Access to affected areas within the plant can prove problematic as the design of the structure strongly leans towards an enclosure which does not encourage free movement air in order to control and contain the accidental release of contaminants.

The responding team must rely on accurate information from the pre-fire plan, the fire alarm system or someone on scene to direct them to the location which may be obscured by multiple doors and a range of access corridors.

Restrictions in air movement invariably can cause respiratory issues as HVAC (Heating, Ventilation and Air Condition) systems are under the control of the supervisor in charge of the Main Control Room. They are unable to forcibly ventilate areas requested by the Fire Officer until strict radiological monitoring is carried out which adds time to the duration locations are classified as IDLH (Immediately Dangerous to Life or Health) which is another consideration for determining a safe position for occupants, firefighters, and evacuees.

Traditional methods of deploying hose and equipment from staging areas to the fire scene must be adjusted due the practicalities of having the equipment in a safe and quickly retrievable location. Multiple floor levels encapsulated in concrete boxes with a mixture of radiologically sensitive areas alongside equipment with high pressure steam and high voltage apparatus makes the assignment of staging areas difficult due to access and exit, distance from the scene of operations, limited visibility, and many other variables which have to be taken into consideration.

Plan of action

A fire responder arriving at a fire in a nuclear power generating facility has to consider dealing with a set of objectives which may have to focus more on plant protection in the longer term sense of people protection than of immediate life risk, they have to contend with being unable to see a fire location within the building due to the nature of construction and no natural light apertures, be faced with a potential delay in access to the scene due to a combination of extensive corridors, multiple doors many of which are security barriers and require special permissions for opening and confrontation with an extended IDLH due to restrictions and control of ventilation in areas considered radiologically sensitive.

Plant design, extensive safety systems, high quality management and an exceptional safety culture have driven nuclear power generation into a position today where the lessons learned of past experiences are used to provide a platform for promoting excellence in everything that is done to safely generate electricity.

Firefighters within the nuclear industry must be familiar with the process to understand the fundamentals of operation and appreciate the consequences of their actions during firefighting. Control of the process under normal operating conditions is absolute within the Main Control Room which has highly qualified, dedicated staff who are ultimately responsible for the safe operation of the plant but more importantly able to safely shut down the reactor where conditions exist that compromise its effective and safe operation.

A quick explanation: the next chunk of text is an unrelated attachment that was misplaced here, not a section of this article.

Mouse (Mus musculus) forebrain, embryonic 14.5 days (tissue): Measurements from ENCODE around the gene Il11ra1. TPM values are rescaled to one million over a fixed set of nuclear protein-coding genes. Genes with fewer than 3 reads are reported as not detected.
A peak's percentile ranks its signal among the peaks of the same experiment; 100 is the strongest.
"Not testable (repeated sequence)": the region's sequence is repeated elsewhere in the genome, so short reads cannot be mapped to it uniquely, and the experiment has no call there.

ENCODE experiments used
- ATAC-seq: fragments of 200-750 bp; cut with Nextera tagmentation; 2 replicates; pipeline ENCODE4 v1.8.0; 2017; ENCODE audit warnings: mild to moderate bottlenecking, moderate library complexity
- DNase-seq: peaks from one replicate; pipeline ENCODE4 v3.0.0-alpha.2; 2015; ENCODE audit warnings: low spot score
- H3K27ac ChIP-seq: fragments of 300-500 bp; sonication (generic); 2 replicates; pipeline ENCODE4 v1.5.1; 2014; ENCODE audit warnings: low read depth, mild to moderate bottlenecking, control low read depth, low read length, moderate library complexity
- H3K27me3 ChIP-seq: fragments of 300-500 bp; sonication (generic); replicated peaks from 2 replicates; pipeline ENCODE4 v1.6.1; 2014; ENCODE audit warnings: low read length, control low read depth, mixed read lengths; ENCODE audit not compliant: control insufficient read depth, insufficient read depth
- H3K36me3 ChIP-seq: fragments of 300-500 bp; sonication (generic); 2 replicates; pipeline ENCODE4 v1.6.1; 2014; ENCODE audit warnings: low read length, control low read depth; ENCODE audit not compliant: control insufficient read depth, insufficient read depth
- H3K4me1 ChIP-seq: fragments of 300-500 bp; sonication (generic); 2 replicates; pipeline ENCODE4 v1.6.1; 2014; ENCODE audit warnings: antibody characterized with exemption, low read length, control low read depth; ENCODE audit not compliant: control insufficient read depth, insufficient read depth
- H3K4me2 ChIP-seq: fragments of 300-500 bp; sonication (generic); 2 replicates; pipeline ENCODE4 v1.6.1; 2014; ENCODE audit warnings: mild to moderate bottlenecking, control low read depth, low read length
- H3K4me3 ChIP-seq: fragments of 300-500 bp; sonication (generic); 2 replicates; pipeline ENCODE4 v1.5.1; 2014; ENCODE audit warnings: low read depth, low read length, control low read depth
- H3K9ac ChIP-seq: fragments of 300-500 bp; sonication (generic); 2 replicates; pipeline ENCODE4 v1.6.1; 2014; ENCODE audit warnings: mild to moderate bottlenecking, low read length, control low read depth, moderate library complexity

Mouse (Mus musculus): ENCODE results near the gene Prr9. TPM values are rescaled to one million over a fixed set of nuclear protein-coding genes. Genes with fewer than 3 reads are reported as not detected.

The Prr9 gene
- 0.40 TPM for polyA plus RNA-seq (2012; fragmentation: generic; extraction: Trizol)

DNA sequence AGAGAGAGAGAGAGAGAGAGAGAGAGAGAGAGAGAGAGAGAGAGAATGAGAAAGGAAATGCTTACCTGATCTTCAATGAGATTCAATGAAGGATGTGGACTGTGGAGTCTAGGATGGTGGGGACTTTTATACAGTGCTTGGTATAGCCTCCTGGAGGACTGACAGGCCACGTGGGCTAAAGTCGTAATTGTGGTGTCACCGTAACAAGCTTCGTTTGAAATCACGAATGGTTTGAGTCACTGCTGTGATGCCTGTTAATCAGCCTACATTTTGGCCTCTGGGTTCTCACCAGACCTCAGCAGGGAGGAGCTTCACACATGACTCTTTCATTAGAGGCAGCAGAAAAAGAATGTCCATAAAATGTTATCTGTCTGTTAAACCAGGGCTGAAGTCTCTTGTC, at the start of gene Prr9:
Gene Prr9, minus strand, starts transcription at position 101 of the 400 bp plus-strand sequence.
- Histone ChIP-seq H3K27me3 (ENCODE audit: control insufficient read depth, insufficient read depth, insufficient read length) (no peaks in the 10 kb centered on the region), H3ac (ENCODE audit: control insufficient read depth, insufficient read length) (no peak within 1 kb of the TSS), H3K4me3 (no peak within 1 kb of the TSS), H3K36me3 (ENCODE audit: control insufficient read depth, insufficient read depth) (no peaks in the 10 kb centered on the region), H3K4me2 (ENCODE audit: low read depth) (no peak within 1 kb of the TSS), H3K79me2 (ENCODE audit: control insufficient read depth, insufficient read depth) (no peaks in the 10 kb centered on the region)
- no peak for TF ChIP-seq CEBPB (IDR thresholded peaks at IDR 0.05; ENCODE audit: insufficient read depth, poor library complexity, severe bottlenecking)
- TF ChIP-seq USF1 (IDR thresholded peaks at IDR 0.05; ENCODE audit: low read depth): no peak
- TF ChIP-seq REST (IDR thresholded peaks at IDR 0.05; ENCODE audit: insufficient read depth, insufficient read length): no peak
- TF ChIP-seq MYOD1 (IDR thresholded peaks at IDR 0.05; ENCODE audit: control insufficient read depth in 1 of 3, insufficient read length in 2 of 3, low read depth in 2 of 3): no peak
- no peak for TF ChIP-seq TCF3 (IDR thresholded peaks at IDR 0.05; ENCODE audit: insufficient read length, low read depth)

Firefighting affects that level of control applied to the process and must be carried out with full consultation and approval of the Main Control Room stepping away from convention where the fire Incident Commander knows best in terms of where to deploy resources, which area of the fire to concentrate on and more controversially, where priorities lie when it comes to life risk.

To date, fires in nuclear plants across the world have had minimal impact on the communities that surround them with very few experiencing the potential for radiological release. Most fires were generally recorded as being extinguished within fifteen minutes, some burned for over an hour. Those which burned longer were identified as being in less critical locations and did not pose a threat to the fuel used in the reactor.

This observation supports that whilst nuclear plants do report fires, similar to many other industries, there is a healthy respect for fire prevention which keeps numbers low and a similarly healthy respect for intervention which quickly extinguishes those fires and takes effective measures to prevent spread and increased risk by having trained, qualified and experienced fire response members available and ready for deployment.

This article was originally published in the January edition of IFSJ. To read your FREE digital copy, click here.

Receive the latest breaking news straight to your inbox